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In <i>The Flame Alphabet,</i> the most maniacally gifted writer of our generation delivers a work of heartbreak and horror, a novel about how far we will go, and the sorrows we will endure, in order to protect our families.<br> <br> A terrible epidemic has struck the country and the sound of children’s speech has become lethal. Radio transmissions from strange sources indicate that people are going into hiding. All Sam and Claire need to do is look around the neighborhood: In the park, parents wither beneath the powerful screams of their children. At night, suburban side streets become routes of shameful escape for fathers trying to get outside the radius of affliction. <br> <br> With Claire nearing collapse, it seems their only means of survival is to flee from their daughter, Esther, who laughs at her parents’ sickness, unaware that in just a few years she, too, will be susceptible to the language toxicity. But Sam and Claire find it isn’t so easy to leave the daughter they still love, even as they waste away from her malevolent speech. On the eve of their departure, Claire mysteriously disappears, and Sam, determined to find a cure for this new toxic language, presses on alone into a world beyond recognition. <br> <i> </i><br> <i>The Flame Alphabet</i> invites the question: What is left of civilization when we lose the ability to communicate with those we love? Both morally engaged and wickedly entertaining, a gripping page-turner as strange as it is moving, this intellectual horror story ensures Ben Marcus’s position in the first rank of American novelists.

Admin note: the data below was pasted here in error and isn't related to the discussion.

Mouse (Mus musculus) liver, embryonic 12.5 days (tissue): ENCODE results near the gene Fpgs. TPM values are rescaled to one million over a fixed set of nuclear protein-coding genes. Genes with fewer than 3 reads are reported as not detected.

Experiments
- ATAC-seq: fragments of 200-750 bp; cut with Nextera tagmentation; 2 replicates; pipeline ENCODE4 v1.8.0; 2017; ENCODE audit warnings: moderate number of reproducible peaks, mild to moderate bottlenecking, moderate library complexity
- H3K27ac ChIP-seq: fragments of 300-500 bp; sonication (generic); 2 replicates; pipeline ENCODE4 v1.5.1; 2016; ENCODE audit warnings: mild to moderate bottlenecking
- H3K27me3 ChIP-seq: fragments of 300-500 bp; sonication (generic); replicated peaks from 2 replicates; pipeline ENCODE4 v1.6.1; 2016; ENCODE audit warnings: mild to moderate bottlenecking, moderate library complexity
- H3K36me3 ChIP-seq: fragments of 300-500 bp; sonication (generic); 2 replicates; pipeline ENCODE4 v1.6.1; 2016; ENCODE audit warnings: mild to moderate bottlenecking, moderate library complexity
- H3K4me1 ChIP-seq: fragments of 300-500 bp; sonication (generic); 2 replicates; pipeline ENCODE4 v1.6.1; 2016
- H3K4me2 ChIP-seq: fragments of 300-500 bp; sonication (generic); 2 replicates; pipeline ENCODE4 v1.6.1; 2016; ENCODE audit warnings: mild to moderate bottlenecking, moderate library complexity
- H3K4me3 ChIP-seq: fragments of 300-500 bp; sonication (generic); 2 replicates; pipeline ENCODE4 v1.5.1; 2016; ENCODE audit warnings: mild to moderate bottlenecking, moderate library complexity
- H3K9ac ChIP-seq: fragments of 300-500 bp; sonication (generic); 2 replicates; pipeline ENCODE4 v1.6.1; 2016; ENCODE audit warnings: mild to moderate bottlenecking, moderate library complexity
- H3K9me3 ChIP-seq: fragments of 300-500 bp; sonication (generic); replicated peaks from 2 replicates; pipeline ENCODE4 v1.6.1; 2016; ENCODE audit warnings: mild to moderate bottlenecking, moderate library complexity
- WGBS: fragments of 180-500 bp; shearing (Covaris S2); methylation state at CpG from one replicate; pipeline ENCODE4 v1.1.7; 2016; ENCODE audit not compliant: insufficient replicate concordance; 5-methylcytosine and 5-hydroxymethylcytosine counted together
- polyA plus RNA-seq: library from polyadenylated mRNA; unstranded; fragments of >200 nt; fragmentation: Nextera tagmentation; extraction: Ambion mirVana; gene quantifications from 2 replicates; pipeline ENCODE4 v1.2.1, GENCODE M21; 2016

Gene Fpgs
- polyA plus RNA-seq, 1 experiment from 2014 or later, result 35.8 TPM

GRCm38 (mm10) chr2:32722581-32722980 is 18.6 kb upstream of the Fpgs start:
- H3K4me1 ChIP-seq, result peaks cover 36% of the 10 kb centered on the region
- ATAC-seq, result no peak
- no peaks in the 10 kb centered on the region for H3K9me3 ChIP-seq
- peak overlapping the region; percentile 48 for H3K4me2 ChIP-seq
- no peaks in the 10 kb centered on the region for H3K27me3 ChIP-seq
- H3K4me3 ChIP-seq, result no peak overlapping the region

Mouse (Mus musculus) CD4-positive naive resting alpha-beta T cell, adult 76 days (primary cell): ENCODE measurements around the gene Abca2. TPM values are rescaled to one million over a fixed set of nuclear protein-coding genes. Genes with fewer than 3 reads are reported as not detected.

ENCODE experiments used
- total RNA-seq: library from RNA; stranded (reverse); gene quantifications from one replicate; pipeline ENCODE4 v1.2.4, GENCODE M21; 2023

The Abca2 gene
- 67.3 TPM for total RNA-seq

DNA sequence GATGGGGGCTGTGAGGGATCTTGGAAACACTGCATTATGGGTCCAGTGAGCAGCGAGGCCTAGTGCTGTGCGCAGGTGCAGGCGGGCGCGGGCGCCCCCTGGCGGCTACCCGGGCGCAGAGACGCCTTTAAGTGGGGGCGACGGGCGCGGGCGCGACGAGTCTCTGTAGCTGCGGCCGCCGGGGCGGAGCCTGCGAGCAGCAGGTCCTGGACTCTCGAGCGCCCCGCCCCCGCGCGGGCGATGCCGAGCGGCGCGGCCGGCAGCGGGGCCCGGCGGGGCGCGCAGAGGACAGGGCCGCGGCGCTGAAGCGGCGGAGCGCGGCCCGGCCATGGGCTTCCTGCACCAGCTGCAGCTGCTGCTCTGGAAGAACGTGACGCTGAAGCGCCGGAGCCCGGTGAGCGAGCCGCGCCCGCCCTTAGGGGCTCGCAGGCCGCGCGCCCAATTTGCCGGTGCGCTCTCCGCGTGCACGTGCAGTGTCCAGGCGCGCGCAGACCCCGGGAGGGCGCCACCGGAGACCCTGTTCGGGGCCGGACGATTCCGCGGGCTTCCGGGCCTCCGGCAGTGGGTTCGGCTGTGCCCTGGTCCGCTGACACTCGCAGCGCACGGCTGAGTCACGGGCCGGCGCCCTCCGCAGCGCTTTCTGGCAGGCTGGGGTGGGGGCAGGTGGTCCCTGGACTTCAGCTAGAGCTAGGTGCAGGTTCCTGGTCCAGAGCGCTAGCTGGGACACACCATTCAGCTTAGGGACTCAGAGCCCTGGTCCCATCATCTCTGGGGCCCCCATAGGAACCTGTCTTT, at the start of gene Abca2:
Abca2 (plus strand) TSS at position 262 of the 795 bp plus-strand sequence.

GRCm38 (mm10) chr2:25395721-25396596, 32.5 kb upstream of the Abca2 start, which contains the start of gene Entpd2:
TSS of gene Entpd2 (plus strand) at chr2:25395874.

<strong>Amazon Best Books of the Month, January 2012:</strong> From the dark, curious imagination of Ben Marcus comes another brain melter of a novel. <em>The Flame Alphabet</em> has a pandemic premise--children are slowly killing their parents by speaking--and only gets stranger and smarter from there. When Sam leaves his decaying family behind to seek a cure for his daughter’s lethal condition, he winds up in a government think tank that casually eliminates human subjects in its quest for an antidote. Stories don’t get much more horrifying than this, but Marcus’s absorbing, conversational style makes his twisted bildungsroman as difficult to put down as it is to accept. In an unimaginable situation, Sam takes the only steps that seem possible: He submits, he works, he dreams of his wife and child. This cruel, insightful meditation on societal dysfunction and individual resilience comes from a mind that must be appreciated, even if you find yourself relieved that it’s not your own. --<em>Mia Lipman<br /><br /> </em> <hr size="1" /> <p><span class="h3color"><strong>Featured Guest Review: Jonathan Lethem on <em>The Flame Alphabet</em></strong></span> <br /></p> <p><img align="right" border="0" height="140" src="http://g-ecx.images-amazon.com/images/G/01/randoEMS/JonathanLethem-250._V160660950_.jpg" style="float: right; border: 0;" width="120" /> </p> <p><strong>Jonathan Lethem was born in New York and attended Bennington College. He is the author of seven novels, including <em>Fortress of Solitude</em> and <em>Motherless Brooklyn</em> and two short story collections, and he has edited and contributed to several anthologies. His writing has appeared in the<em> New Yorker</em>, <em>Rolling Stone</em>, <em>McSweeney's</em>, and many other periodicals. His latest book of essays, <em>The Ecstacy of Influence</em>, explores the role of writers in contemporary culture. </strong></p> <p>Ben Marcus is one of the rare inventors in our literary language. We already knew this, from the outrageous stories, and from <em>Notable American Women</em>. When I call him an "inventor," I'm seeking a little working distance from the bland (and often dismissive) term "experimental"--for if Marcus is conducting experiments, he's conducting them out of view, and then unveiling the results as a <em>fait accompli</em>, like an Edison or Tesla or some other secular magician emerging from a laboratory. Marcus's work, with its powerful kinship to the visual arts and music and perhaps even pharmacology, should less be copyrighted than patented. His devices can enchant and wreck your mind. Like I say, we already knew this.</p> <p>What we didn't know, and I suppose possibly he didn't either until he blew the wrought-iron clawfeet off his own prototype and replaced them with white-walls and a souped-up engine, is how thrilling it would be to see Marcus apply his gifts to something closer to traditional narrative. I say that as if it's some drab operation ("apply" and "traditional") but in fact what <em>The Flame Alphabet</em> has done is open up a kind of wide-screen view of the sort of crazy Ben Marcus movie that was likely always playing in his brain but which he has now taken out for wide release.</p> <p>It appears that all the giddy anxiety and sorrowful vertigo of Marcus's language was only the leading edge of an implicit sense of pure story, the kind where figures in a landscape struggle to negotiate outrageous danger, loss and mystery. The book is an urban ironist's reply to Cormac McCarthy's <em>The Road</em>, yet in a way I think it is braver and more wrenching even than McCarthy's book (as well as, as you'd expect, more peculiar and funny, and less infused with wearisome machismo) because of the greater degree of complicity it admits, complicity with the disasters that flow through our collective world but are also locatable in each and every one of us if we're ready to meet them there.</p> <em>The Flame Alphabet </em>explodes with human drama without for one single line relinquishing Marcus's lifelong commitment to the drama of a sentence making itself known on the page. In fact, and this is surely the most brilliant thing about the book, it fuses those two notions of drama into one immutable and bizarre whole. That's what's known in show business as a <em>spoiler</em>, but I couldn't resist. <hr class="bucketDivider" noshade="noshade" size="1="/"" />